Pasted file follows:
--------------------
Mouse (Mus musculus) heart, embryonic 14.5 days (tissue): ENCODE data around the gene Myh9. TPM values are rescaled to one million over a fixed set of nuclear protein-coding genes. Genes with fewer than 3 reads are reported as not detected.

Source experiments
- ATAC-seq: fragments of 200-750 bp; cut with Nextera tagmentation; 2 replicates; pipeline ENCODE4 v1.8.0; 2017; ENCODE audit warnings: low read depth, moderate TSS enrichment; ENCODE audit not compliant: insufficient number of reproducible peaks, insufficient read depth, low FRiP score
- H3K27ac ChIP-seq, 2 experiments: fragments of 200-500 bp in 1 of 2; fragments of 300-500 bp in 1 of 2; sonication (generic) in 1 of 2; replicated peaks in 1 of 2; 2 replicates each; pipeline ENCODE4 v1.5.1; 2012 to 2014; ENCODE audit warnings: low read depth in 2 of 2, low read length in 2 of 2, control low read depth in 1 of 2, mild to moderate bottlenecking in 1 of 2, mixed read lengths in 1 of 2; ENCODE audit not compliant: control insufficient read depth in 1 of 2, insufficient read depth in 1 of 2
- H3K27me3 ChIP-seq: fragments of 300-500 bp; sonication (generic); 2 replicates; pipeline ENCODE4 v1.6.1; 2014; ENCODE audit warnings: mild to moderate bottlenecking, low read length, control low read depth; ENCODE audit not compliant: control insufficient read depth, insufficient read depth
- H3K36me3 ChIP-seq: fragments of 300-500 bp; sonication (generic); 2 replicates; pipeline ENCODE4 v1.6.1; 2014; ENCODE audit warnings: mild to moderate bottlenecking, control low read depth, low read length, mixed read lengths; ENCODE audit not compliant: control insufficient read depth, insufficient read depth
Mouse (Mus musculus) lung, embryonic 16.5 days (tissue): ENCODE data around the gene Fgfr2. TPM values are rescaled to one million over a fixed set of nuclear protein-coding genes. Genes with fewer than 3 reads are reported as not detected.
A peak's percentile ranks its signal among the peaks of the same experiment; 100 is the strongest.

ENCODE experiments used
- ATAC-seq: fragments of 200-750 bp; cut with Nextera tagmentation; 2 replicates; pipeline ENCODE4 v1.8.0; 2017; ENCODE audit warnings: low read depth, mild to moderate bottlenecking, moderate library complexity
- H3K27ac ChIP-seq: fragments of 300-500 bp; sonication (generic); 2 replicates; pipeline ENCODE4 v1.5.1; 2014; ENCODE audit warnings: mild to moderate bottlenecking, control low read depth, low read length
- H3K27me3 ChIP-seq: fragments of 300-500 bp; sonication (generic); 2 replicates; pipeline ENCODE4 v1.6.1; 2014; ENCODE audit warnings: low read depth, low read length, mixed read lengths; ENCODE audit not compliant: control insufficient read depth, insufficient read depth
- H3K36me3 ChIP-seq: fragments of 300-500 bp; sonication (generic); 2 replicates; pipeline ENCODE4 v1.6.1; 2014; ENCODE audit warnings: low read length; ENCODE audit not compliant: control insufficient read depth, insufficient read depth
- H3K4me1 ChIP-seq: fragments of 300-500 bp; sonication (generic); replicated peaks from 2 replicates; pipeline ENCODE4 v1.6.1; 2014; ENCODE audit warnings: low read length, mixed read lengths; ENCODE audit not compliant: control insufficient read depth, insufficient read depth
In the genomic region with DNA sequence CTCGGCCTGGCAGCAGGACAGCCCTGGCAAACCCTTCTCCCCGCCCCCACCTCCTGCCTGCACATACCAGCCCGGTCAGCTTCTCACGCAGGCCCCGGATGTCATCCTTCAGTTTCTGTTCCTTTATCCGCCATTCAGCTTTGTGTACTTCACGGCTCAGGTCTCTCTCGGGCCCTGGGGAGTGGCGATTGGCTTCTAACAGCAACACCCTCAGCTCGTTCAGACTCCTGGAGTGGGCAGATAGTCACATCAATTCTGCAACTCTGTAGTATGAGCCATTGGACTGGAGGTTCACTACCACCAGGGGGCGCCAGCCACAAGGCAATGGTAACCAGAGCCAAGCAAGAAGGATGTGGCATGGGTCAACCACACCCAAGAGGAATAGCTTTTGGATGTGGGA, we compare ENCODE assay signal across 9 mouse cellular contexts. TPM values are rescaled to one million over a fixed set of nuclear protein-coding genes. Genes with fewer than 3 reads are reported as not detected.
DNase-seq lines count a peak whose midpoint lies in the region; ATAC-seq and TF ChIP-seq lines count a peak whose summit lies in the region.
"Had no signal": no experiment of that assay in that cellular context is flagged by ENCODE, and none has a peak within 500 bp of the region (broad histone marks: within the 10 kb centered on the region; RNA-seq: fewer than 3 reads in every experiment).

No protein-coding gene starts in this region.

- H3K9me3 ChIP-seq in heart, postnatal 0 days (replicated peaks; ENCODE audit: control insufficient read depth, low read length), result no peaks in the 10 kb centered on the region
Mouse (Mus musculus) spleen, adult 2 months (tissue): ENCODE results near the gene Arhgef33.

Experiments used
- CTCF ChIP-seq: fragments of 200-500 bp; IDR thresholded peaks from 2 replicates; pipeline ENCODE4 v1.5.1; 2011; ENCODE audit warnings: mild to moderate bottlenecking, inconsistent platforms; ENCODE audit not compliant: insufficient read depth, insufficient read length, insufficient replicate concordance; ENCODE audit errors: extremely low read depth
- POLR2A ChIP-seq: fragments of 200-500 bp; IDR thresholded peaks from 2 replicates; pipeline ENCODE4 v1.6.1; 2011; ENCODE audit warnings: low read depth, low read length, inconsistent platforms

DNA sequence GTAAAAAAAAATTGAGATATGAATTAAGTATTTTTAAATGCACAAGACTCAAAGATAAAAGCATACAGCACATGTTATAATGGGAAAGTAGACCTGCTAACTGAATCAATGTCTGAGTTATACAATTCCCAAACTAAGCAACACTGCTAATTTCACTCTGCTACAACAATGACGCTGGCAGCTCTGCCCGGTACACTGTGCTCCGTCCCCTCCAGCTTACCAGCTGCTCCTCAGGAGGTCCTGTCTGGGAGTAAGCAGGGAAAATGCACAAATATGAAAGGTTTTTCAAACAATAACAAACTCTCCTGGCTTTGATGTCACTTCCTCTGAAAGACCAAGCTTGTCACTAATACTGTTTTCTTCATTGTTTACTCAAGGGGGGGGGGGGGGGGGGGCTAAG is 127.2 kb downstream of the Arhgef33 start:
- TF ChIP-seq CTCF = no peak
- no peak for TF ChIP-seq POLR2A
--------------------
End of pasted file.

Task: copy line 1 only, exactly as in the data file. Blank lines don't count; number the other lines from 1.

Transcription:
Mouse (Mus musculus) heart, embryonic 14.5 days (tissue): ENCODE data around the gene Myh9. TPM values are rescaled to one million over a fixed set of nuclear protein-coding genes. Genes with fewer than 3 reads are reported as not detected.